Director Standards in Recruitment
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Benchmarking best practice in recruitment: why it is going to take the backing of recruiters too

18th Dec 2015
Director Standards in Recruitment
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Last month, it was announced by the Office for National Statistics that the UK unemployment rate fell to a seven-year low of 5.4%  from June to August. With more and more candidates finding employment, the recruitment industry is booming. According to recent figures, it hit a record turnover of £31.5 billion in 2014  and now employs 103,000 people, an increase of 7% from last year.

Since government ended licensing  in 1994, the recruitment industry has been left to police and legislate itself, leaving it without a single binding standard. For an industry so crucial to the UK economy, it seems strange that the only rules of conduct are limited to members of the various trade associations. Frequently, these don’t do enough to ensure that best practice and compliance is adhered to across the industry. 

The scrapping of  licensing was seen as a way of wiping away the red tape, crucial to making the industry become more competitive to the benefit of the hirer and the candidate. However, in today’s climate, where candidates are entitled to move from country to country within the EU freely and without restriction, as well as an increasing number of digital pathways to recruitment, there has never been a greater need for an independent industry accreditation, to benchmark, educate, and ensure quality practice. But why should HR  managers  care?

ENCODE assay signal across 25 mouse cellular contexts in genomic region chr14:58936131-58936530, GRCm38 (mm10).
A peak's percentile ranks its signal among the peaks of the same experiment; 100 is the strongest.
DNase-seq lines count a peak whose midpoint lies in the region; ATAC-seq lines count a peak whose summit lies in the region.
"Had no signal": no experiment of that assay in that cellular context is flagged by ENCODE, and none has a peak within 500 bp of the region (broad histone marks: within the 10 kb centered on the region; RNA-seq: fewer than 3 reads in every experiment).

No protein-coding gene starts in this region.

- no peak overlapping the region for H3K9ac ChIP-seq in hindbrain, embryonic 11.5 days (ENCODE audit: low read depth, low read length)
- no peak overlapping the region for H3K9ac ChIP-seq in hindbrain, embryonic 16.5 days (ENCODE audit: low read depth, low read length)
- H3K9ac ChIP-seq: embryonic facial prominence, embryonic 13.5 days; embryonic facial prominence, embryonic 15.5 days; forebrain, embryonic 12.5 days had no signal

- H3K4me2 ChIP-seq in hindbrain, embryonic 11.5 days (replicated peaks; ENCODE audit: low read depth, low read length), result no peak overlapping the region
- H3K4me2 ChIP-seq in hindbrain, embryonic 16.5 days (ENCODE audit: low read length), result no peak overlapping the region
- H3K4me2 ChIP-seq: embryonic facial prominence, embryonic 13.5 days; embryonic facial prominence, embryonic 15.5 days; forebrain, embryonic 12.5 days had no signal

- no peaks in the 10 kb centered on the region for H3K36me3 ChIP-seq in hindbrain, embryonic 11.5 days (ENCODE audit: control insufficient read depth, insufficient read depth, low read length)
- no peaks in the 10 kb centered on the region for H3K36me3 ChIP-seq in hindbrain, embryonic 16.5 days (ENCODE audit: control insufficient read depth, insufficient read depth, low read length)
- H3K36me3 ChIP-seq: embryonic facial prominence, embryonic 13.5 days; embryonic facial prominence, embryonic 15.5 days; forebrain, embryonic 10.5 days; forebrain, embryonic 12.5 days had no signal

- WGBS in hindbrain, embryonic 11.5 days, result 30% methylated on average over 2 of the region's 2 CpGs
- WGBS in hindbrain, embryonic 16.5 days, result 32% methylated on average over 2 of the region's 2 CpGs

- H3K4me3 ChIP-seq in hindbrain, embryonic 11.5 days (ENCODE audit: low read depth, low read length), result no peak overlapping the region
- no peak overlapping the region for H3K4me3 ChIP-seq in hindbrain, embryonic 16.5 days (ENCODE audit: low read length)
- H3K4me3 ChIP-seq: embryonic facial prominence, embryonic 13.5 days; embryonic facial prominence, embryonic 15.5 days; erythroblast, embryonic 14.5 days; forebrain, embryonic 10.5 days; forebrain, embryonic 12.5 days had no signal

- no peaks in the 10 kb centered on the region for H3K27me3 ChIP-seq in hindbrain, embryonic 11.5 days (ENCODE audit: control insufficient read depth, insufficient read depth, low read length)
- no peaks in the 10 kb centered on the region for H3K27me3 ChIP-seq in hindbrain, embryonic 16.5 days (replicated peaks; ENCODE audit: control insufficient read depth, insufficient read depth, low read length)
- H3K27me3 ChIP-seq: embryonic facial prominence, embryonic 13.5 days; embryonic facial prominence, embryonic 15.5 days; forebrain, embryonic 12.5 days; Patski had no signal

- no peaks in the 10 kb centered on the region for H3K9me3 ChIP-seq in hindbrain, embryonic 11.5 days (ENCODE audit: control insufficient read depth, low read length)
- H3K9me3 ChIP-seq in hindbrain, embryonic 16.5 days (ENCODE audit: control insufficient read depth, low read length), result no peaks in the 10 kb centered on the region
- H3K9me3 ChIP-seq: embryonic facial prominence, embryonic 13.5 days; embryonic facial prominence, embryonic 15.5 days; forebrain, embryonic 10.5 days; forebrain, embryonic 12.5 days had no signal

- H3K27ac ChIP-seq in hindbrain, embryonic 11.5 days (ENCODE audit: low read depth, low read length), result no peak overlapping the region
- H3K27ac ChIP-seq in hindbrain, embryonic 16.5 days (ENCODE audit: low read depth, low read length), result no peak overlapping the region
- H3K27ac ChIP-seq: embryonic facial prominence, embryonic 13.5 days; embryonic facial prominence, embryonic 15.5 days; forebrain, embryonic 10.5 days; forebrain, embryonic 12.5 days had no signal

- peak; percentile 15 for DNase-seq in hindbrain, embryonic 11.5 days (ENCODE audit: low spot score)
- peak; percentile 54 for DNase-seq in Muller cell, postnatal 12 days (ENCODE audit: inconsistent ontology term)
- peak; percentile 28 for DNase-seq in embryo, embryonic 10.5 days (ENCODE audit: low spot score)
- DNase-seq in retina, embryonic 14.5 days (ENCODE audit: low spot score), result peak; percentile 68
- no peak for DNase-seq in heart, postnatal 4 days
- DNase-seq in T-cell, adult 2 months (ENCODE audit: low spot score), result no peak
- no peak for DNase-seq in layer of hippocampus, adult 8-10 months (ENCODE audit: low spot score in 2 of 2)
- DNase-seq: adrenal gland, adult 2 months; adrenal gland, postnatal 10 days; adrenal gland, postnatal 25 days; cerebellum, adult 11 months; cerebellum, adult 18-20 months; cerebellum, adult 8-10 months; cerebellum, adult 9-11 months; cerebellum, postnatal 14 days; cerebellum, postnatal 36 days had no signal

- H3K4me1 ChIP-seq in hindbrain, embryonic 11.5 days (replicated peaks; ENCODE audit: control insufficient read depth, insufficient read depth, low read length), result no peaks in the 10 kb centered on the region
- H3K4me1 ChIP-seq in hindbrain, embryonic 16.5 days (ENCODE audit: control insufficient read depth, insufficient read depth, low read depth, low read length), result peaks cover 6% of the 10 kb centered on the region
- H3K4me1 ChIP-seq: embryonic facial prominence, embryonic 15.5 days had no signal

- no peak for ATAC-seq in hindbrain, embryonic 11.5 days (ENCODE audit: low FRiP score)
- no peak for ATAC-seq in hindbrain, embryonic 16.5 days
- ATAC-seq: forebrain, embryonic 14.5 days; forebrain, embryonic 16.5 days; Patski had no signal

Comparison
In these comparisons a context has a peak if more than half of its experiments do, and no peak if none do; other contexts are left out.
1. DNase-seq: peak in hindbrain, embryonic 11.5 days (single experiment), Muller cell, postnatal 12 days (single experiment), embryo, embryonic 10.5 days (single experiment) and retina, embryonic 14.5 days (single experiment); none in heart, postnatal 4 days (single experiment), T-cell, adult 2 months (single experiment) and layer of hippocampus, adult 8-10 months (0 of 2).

Every industry is different. Each one will have restrictions and vocational qualifications required for candidates to gain entry to them. In the aerospace sector, for example, recruiters frequently train staff to the required level before they are able to work within tightly restricted airports. Additionally, staff have to be properly vetted to ensure they don’t impose a security risk. 

Similarly in the education sector, schools have a safeguarding duty when hiring teachers and support staff. In a recent survey  released by the National Associations of Head Teachers , it was reported that 79% of schools that had advertised vacancies had difficulties in filling the vacancy.

This has led to an increased number of schools turning to recruitment agencies to address their staff shortages. Yet, the Chief Executive of Children Family and Adult Services in Cambridgeshire has recently stated concern that safeguarding issues in recruitment are not always being followed through. These safeguarding rules are in place for the protection of the vulnerable in our society – and deserve to be strongly supported. 

With no plans to reintroduce government regulation and more than 18,000 recruitment agencies in the UK, now more than ever the industry must do more to protect and enhance its reputation and alleviate concerns. To meet this I believe all hirers and candidates would welcome an independent universal accreditation that defines a quality benchmark of best practice in recruitment based on operating standards they reasonably expect, namely fairly, ethically, and compliantly. It is this belief and as a result of the conditions being right that I have been involved in creating such an accreditation. 

With this accreditation, hirers can be safe in the knowledge that candidates have gone through a stringent recruitment process that puts the needs of the business before that of securing a hire or turning a profit. In fact, a point of accreditation would not only be good for the industry but it would deliver commercial value for accredited recruitment businesses and agencies over non-accredited ones. 

Such an accreditation requires everyone involved within the industry to collaborate and make a statement forcing change. Of course, it is HR and procurement managers who are in the strongest position to force the issue and make a real difference to the industry and their colleagues. 

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